Introduction To evaluate the usefulness of point-of-care ultrasound (POCUS) performed by young military medicine residents after short training in the diagnosis of medical emergencies.
Methods A prospective study was performed in the emergency department of a French army teaching hospital. Two young military medicine residents received ultrasound training focused on gall bladder, kidneys and lower limb veins. After clinical examination, they assigned a ‘clinical diagnostic probability’ (CP) on a visual analogue scale from 0 (definitely not diagnosis) to 10 (definitive diagnosis). The same student performed ultrasound examination and assigned an ‘ultrasound diagnostic probability’ (UP) in the same way. The absolute difference between CP and UP was calculated. This result corresponded to the Ultrasound Diagnostic Index (UDI), which was positive if UP was closer to the final diagnosis than CP (POCUS improved the diagnostic accuracy), and negative conversely (POCUS decreased the diagnostic accuracy).
Results Forty-eight patients were included and 48 ultrasound examinations were performed. The present pathologies were found in 14 patients (29%). The mean UDI value was +3 (0–5). UDI was positive in 35 exams (73%), zero in 12 exams (25%) and negative in only one exam (2%).
Conclusion POCUS performed after clinical examination increases the diagnostic accuracy of young military medicine residents.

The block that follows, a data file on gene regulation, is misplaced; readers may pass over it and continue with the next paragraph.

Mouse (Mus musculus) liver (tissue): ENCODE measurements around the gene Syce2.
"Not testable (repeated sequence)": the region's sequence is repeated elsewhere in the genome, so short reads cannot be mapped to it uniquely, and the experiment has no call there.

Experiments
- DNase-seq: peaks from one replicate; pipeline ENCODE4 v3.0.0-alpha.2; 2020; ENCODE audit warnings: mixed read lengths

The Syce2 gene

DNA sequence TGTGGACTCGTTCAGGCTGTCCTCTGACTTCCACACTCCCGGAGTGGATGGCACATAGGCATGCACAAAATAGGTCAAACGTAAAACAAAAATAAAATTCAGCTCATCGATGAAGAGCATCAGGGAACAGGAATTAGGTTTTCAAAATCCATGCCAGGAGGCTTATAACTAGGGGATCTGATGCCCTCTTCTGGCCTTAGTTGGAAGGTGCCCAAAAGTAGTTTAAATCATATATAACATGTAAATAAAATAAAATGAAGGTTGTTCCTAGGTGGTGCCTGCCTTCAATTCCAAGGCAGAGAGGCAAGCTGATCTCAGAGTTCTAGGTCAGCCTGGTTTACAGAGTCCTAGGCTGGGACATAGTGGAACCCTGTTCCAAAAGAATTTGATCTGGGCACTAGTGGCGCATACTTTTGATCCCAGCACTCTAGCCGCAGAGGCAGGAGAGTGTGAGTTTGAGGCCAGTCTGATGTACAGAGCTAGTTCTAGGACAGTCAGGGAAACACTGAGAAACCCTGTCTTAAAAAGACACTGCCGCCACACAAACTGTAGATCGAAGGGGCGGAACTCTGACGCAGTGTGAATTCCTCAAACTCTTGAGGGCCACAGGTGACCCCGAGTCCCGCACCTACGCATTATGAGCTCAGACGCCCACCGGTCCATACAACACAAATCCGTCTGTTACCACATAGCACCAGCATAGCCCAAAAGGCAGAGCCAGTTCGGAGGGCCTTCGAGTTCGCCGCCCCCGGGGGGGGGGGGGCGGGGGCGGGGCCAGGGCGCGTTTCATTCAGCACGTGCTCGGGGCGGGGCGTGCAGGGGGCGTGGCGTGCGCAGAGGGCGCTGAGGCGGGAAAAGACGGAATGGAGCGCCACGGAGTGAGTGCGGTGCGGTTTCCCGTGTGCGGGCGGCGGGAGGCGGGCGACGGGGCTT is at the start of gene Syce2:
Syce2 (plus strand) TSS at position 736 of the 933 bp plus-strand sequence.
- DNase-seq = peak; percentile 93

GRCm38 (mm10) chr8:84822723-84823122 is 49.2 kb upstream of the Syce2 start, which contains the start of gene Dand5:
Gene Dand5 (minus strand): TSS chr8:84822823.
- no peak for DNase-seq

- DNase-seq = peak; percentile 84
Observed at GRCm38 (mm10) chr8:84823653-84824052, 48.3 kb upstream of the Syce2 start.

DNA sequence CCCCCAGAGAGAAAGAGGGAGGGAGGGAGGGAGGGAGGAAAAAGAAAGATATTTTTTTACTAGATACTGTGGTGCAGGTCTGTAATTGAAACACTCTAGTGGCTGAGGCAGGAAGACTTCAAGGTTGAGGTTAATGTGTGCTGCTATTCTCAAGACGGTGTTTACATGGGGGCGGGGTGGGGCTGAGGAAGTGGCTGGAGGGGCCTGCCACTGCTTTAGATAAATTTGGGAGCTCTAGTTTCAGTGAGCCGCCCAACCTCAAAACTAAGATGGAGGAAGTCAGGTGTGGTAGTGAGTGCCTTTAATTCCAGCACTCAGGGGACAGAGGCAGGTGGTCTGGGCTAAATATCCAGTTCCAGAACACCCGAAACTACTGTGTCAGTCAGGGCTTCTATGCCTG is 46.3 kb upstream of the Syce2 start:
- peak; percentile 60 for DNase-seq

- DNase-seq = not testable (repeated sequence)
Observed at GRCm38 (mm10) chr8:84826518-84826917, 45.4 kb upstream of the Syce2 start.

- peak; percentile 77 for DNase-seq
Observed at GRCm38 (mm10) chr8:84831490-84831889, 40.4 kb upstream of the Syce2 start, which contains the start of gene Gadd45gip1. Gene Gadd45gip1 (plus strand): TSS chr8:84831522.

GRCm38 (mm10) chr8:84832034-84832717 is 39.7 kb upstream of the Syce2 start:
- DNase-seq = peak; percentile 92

- military medicine
- emergency medicine
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Contributors PP and OT made the ultrasounds. JL created the project and conceptualised it. JL was the emergency physician who taught US. PP and NC wrote the manuscript. DP and AR translated the text in English before professional proof-reading. GC and NC made analysis and interpretation of data. AR took part in the discussion, read back the manuscript and participated in the final version of the manuscript. NC approved the final version of the manuscript.
Funding The authors have not declared a specific grant for this research from any funding agency in the public, commercial or not-for-profit sectors.
Competing interests None declared.
Patient consent for publication Obtained.
Ethics approval The ethical committee of Bégin Army Teaching Hospital approved this study.
Provenance and peer review Not commissioned; internally peer reviewed.
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